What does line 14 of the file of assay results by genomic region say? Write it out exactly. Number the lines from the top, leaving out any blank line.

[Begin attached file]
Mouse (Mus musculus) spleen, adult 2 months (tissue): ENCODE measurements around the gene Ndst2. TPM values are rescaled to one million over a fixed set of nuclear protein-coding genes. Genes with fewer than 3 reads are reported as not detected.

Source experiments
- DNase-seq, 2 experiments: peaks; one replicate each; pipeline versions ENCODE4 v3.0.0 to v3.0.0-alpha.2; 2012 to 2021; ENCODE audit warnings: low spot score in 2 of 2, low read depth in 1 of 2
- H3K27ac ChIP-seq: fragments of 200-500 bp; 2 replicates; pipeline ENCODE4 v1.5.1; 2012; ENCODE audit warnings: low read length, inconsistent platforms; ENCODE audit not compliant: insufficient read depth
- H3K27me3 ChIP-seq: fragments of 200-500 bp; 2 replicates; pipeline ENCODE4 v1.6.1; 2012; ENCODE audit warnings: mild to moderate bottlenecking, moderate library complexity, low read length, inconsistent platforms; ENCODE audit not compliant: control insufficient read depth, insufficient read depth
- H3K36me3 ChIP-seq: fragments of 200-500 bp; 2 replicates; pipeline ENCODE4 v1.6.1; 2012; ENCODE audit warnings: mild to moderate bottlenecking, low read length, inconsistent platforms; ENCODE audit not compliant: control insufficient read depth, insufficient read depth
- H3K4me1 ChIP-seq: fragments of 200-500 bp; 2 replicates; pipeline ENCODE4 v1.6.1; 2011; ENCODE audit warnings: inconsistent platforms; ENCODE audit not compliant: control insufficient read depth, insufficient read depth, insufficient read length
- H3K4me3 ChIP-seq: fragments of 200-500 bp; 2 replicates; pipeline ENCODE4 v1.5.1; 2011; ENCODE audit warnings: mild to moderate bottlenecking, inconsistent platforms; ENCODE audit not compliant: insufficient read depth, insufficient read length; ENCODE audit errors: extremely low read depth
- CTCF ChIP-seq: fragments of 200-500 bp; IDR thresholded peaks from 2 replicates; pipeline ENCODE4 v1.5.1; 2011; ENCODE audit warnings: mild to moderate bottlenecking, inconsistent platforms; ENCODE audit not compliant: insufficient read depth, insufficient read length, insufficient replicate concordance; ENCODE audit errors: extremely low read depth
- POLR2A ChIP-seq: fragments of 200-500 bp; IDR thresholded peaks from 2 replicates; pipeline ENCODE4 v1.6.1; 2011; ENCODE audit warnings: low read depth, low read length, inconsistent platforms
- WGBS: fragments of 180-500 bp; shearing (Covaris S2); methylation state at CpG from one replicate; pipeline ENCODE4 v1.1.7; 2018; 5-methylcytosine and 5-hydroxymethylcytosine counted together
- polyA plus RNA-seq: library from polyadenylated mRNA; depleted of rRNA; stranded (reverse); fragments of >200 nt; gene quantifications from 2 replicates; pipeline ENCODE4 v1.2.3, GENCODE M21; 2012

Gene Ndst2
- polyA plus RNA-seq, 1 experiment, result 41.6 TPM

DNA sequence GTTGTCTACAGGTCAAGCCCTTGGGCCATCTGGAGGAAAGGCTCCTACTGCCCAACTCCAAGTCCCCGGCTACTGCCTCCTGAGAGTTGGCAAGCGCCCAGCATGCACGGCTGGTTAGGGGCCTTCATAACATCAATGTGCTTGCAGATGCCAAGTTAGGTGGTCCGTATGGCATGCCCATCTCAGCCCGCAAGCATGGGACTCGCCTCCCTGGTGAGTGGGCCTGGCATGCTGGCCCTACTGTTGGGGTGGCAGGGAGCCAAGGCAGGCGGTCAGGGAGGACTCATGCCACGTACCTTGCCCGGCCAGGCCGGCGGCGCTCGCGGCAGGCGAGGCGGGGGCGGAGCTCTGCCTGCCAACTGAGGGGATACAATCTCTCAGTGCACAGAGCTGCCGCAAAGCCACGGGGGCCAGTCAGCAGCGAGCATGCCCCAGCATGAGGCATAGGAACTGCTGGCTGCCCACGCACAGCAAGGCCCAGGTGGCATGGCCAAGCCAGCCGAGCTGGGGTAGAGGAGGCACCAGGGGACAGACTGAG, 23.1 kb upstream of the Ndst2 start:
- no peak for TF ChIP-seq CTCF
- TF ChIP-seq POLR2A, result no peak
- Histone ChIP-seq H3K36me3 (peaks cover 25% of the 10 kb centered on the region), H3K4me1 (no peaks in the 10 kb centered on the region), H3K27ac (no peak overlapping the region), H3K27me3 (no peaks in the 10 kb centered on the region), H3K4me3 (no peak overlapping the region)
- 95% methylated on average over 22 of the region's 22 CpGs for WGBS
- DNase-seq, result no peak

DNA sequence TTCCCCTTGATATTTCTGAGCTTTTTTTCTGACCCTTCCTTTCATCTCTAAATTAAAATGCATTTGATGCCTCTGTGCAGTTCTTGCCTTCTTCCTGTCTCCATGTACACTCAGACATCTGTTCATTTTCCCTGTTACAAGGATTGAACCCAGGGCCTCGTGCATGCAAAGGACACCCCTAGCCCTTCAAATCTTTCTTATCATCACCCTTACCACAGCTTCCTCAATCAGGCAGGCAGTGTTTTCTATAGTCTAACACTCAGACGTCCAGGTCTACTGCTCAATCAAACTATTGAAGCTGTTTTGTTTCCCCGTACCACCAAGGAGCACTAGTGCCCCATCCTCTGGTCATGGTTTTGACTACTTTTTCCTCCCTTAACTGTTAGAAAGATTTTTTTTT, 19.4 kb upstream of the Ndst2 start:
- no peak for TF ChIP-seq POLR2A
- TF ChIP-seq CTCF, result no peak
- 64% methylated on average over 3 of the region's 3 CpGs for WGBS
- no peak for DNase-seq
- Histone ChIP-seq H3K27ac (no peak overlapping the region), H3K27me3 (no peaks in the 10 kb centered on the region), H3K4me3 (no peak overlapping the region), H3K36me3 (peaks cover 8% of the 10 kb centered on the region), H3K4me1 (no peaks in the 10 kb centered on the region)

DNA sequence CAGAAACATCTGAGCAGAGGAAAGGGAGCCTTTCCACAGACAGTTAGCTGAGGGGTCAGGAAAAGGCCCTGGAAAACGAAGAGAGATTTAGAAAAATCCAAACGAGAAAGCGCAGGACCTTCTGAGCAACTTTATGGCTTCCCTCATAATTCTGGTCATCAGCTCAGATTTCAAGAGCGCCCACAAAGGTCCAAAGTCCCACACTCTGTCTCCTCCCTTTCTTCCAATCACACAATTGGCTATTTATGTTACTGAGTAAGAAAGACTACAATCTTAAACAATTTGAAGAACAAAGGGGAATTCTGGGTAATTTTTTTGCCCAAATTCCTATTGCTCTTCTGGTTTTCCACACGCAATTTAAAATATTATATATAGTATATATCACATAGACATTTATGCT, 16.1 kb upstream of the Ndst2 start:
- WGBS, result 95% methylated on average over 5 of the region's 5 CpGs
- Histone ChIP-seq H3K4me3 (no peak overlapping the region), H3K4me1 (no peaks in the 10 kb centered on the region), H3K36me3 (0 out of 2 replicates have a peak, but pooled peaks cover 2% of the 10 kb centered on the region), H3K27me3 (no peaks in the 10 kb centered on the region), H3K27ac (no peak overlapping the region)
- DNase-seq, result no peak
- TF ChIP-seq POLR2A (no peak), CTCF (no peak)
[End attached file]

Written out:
- polyA plus RNA-seq, 1 experiment, result 41.6 TPM